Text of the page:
Seminole County prepares for direct hit from Hurricane Michael

Seminole County Emergency Management Agency officials have planned for the worst, but they are hoping for the best as Hurricane Michael  approaches with all of its fury.

The National Weather Service (NWS) is forecasting the main impact for our area to be tropical storm force winds, possible tornadic activity, downed trees, and downed power lines.  On Wednesday, October 10th  winds are forecast for 58-75 mph sustained with gusts up to 95 mph,  along with at least five to seven  inches of rain. Timing for this event for Seminole County is from Wednesday mid afternoon through midnight Thursday night.

A county-wide mandatory curfew will begin at 8:00 p.m. on Wednesday, October 10 and will continue until 6 a.m. on the 11th.

Officials are encouraging all residents to make preparations for your family now; and to make sure you secure all outdoor furniture, trash cans, trampolines, and any other loose articles that could be blown away.

Residents are asked to check on their neighbors and others who are unable to prepare properly for this storm event.  Emergency crews may not be able to reach you due to high winds and debris in roadways.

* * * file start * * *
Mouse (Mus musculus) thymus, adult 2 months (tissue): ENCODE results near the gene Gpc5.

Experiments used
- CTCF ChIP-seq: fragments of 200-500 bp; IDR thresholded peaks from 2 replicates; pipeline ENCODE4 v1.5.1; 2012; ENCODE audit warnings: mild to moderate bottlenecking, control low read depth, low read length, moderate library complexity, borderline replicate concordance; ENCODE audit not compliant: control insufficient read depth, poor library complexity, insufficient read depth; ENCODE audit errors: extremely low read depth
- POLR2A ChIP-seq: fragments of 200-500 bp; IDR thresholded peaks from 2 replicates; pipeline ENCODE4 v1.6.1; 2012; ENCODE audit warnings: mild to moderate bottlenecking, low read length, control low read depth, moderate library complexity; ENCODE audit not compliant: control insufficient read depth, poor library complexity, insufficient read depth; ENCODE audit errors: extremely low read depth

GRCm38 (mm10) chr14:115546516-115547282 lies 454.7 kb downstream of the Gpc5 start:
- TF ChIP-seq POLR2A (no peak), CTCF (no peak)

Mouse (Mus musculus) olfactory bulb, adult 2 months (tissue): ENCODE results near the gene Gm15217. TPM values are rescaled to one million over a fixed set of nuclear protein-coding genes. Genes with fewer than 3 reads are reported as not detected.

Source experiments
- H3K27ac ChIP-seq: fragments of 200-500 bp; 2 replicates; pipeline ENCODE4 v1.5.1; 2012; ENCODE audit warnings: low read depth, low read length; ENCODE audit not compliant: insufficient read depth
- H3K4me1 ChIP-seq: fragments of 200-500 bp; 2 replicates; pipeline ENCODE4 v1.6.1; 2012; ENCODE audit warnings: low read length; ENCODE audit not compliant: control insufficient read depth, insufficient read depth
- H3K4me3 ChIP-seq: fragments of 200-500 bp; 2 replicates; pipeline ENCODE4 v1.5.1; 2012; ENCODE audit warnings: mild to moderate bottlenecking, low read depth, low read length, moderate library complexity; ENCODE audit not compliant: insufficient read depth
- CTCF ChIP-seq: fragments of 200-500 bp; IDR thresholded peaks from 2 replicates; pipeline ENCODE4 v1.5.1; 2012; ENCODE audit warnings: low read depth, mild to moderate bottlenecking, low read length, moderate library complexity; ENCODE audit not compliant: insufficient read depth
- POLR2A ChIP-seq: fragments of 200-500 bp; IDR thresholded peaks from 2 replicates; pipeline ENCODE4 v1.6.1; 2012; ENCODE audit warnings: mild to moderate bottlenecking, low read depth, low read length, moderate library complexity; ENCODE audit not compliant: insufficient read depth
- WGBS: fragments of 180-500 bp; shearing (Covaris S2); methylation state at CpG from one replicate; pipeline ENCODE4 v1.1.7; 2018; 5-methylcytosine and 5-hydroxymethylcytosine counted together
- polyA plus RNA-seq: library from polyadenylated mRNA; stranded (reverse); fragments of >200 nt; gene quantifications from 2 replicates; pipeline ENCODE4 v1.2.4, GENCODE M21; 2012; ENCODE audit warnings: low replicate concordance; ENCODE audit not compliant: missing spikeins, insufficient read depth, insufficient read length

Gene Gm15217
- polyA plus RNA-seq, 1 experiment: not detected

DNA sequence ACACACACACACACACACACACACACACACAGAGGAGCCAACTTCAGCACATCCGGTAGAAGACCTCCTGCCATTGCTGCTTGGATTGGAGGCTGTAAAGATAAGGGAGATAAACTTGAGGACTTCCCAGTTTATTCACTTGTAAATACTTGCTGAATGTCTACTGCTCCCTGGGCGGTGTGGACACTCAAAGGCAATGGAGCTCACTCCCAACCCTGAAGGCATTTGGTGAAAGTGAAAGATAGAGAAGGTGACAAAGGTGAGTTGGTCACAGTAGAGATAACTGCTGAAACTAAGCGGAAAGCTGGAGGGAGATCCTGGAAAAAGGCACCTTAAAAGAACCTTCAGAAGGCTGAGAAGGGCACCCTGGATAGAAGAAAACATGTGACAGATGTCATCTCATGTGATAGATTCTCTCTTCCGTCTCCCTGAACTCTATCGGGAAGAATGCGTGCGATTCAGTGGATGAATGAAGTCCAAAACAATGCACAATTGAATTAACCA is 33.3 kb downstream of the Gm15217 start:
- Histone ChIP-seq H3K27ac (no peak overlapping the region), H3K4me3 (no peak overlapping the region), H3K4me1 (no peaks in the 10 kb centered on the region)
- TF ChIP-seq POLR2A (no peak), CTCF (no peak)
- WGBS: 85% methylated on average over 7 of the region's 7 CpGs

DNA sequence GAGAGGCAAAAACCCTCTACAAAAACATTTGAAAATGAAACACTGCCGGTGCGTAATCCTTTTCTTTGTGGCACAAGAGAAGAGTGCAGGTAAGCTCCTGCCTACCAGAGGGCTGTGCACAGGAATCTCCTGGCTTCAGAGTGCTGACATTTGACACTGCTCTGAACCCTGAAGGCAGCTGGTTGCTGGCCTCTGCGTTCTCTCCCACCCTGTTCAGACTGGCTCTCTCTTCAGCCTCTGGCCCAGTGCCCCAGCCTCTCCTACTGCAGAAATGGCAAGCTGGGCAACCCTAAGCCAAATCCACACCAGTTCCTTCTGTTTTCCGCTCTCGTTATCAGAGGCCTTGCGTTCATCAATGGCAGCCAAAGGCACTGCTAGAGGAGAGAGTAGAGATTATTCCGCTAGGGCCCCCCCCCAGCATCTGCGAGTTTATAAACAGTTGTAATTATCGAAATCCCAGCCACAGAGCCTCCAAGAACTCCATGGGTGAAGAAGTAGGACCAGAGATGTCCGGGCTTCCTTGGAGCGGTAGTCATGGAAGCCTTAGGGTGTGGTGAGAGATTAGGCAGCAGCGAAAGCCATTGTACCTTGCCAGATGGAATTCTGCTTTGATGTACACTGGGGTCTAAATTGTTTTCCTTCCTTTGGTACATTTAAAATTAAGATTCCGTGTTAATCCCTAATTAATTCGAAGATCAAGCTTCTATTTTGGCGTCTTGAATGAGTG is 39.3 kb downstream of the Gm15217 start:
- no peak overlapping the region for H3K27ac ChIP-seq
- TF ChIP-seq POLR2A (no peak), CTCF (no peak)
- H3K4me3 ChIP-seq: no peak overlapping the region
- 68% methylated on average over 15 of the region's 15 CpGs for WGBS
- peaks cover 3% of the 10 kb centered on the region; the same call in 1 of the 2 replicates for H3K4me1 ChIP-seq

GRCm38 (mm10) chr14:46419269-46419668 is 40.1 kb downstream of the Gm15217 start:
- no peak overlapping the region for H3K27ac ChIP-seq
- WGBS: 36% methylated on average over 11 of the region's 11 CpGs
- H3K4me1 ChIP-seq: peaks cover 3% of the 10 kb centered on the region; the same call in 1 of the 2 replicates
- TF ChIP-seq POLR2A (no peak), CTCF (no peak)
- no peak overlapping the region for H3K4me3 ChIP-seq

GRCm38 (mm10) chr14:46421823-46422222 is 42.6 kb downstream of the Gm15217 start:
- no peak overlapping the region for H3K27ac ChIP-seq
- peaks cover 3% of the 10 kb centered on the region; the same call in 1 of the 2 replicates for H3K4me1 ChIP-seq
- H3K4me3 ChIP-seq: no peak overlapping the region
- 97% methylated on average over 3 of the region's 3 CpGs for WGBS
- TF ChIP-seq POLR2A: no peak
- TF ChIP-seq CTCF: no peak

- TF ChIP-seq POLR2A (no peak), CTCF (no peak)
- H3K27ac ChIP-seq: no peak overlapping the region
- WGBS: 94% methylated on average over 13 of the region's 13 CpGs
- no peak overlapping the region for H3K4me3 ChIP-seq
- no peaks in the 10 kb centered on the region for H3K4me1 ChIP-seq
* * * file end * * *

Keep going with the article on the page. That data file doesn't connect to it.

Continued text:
For your safety and the safety of emergency personnel, please stay off the roads.  Please stay inside a reinforced building.

Only call 911 for life threatening emergencies. EMS will suspend response when winds reach 45 mph.

For non emergency assistance call 229-524-5115. Contact Donalsonville Hospital for respite care at 229-524-5217, ext. 210.

Closings

The Seminole County Courthouse and Transfer Station will be closed Wednesday and Thursday, Oct 10 and 11.  The  Seminole County Road Department will be operating as needed to secure property and prepare to respond following the storm. Donalsonville City Hall, Seminole County Schools and many local business will be closed on Wednesday and Thursday.

Motorists are reminded of the hazards of being on the roads during inclement weather that potentially includes high winds, flash flooding, the possibility of downed trees and possible road and bridge closures. If significant flooding occurs, the public is advised not to drive around barricades that are in place for motorists’ safety and to treat non-operational signals as a four-way stop.

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